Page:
Finding good people that can manage themselves and their work as independent thinkers can be very tough, we eventually lost quite a few members of the team due to lack of capability, effort or delivery, leaving the few remaining with a lot to do. When you find the good ones do whatever you can to keep them sweet.

    6. Are you profitable? If so, how many months did it take to get there?

    No – not yet.

    7. How many hours per week do you spend on tech support? Who takes care of it?

    Currently no more than a few hours a week, but since the system was built to take care of itself we very rarely need to do much. General support is shared by the team.

  13. Hi there,

    At first I felt a little reluctant to write about our web application here, since it’s still under development, but after I saw Brad’s comment I decided to do it.

    The application that I’m talking about is called Teamness (http://www.teamness.com) and it’s a SAAS application (software as a service). Its purpose is to offer a collaborative platform for teams for any kind of project. In other words, we aim at becoming one of Basecamp’s competitors. We have a few strategies for that and we hope they will work.

    Now, for your questions:

    1. How much did it cost to build your app?

    Currently, we are 2 developers working on it full time.
    The costs are mainly translated into our development time. So no notable financial investment so far.

    2. What percentage was spent on each area (Development, Design, Marketing, Legal, etc)?

    Development & Design
    We did the development and the design, except for the logo, for which we paid 100 euros.

    Our plans are to spend as little as possible in the first period after launch, by using our connections with individuals and companies in need for such a product. Most of those activate in other areas than IT, so they are not familiar with these type of service and we feel they will find it appealing. After that, we intend to extend to markets in different countries by attracting partners and we will maybe buy advertising from search engines.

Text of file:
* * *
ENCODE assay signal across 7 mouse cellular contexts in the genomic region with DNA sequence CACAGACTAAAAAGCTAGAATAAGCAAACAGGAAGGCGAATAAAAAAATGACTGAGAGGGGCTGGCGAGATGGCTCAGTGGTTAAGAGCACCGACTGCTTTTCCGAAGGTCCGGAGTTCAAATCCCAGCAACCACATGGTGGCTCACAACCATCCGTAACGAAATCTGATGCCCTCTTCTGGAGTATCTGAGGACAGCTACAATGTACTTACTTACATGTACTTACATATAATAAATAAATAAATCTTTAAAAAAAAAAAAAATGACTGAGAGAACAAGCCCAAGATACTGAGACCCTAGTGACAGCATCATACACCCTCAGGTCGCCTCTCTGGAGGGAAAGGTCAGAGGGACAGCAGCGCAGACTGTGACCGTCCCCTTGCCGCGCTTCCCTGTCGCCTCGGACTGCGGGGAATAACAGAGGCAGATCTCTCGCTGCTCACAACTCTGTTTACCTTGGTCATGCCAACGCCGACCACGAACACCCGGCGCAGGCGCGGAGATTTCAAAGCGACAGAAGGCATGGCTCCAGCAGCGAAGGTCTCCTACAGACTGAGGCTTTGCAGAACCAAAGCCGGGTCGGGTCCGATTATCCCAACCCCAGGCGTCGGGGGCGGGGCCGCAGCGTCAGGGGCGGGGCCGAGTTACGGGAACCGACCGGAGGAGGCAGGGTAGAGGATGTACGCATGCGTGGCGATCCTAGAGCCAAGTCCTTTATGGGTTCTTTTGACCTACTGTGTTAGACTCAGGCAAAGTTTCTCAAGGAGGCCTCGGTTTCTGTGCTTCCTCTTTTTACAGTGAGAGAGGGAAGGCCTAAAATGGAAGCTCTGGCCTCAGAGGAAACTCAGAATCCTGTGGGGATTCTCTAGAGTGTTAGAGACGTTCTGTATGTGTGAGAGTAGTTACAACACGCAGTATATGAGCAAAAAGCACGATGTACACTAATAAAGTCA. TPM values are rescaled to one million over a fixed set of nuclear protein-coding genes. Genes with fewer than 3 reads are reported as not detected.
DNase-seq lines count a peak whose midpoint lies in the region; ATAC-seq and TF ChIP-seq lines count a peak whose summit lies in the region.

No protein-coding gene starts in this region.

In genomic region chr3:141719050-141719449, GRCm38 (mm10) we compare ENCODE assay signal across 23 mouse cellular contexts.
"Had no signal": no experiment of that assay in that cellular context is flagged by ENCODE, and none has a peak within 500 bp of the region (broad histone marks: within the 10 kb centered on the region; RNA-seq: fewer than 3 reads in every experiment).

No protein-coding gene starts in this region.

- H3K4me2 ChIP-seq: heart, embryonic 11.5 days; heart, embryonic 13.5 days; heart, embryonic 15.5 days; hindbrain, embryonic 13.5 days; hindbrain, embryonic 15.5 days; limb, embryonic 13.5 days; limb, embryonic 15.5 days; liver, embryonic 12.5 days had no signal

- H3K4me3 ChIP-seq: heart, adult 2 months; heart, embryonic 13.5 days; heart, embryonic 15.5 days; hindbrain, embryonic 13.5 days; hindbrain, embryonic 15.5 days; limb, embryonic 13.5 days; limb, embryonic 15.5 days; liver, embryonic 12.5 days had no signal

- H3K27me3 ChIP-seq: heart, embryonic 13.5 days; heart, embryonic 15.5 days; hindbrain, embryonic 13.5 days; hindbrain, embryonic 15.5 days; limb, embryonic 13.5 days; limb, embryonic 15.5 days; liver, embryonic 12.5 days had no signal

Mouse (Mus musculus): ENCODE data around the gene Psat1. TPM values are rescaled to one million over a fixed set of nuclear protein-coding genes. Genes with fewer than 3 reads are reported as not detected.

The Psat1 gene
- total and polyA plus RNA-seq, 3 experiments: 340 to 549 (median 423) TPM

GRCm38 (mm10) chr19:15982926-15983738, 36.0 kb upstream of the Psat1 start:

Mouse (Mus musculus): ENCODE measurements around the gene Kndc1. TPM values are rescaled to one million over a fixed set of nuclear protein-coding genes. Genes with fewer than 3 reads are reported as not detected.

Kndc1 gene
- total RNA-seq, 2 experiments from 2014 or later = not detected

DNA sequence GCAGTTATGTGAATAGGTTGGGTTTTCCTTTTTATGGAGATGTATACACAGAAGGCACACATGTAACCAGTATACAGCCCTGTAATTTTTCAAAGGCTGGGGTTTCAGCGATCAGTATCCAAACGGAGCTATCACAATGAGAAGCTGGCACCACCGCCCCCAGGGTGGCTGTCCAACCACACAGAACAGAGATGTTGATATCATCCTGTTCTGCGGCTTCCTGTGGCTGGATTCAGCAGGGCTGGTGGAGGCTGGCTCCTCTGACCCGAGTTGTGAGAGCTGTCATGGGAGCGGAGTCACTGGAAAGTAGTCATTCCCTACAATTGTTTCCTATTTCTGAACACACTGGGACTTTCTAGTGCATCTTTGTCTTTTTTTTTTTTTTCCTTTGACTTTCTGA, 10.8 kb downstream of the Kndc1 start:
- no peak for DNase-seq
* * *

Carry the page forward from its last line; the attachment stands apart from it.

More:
We didn’t get to any legal aspects so far. Our company, bitground.com, was already funded at the beginning of 2005.

    3. Did you bootstrap or raise funding?


    4. Are you glad you funded it the way you did, or would you do it differently next time? Why?

    I can’t tell we have regrets here. We chose this way to do it because we had enough money from previous contracts, so there was no need for a fund raise.

    5. What are some lessons youâ€ve learned that you would like to share?

    * Stay focused on the job. Read the Carsonified! blog for advises on how to do this. 🙂
    * Stay alert at what happens around, in the web dev and mostly in your area.
    * Plan your development so that you’ll be ready to release very quickly, to obtain feedback.
    * Blog about the application, stages of development, marketing ideas. Each new reader is a potential client and there are a lot of potential readers.
    * Set milestones to guide you through the development process.
    * Keep a realistic cash flow. Carson knows how. 🙂
    * If you’re a developer, acknowledge that marketing and customer interaction will be an important part of the job, aside the development. We, programmers, often tend to ignore this. So try to familiarize yourself with situational analysis, market segmentation, positioning and other marketing gizmos 🙂
    * Extract information from different businesses: it happened a lot of times to be involved in a conversation about the application with someone from a different industry and to explain all the features that Teamness has and the result was a blunt “Aham”. But when I offered a solution in that person’s “language” to a problem that I identified in her job, I instantly got the vivid: “Ahaaa”, meaning that she could be very interested to buy one of our plans.

    6. Are you profitable? If so, how many months did it take to get there?

    Nope, not yet. We are also aware that it will take some time, maybe a few months after the release, until we’ll get some money back.

    7. How many hours per week do you spend on tech support? Who takes care of it?

    None for now, since we didn’t release yet. We estimate at most 10hours per week for tech support, since the application is intuitive and easy to use. Of course, we know there are going to be customers requiring special assistance, especially for usage scenarios, but we expect this to be limited.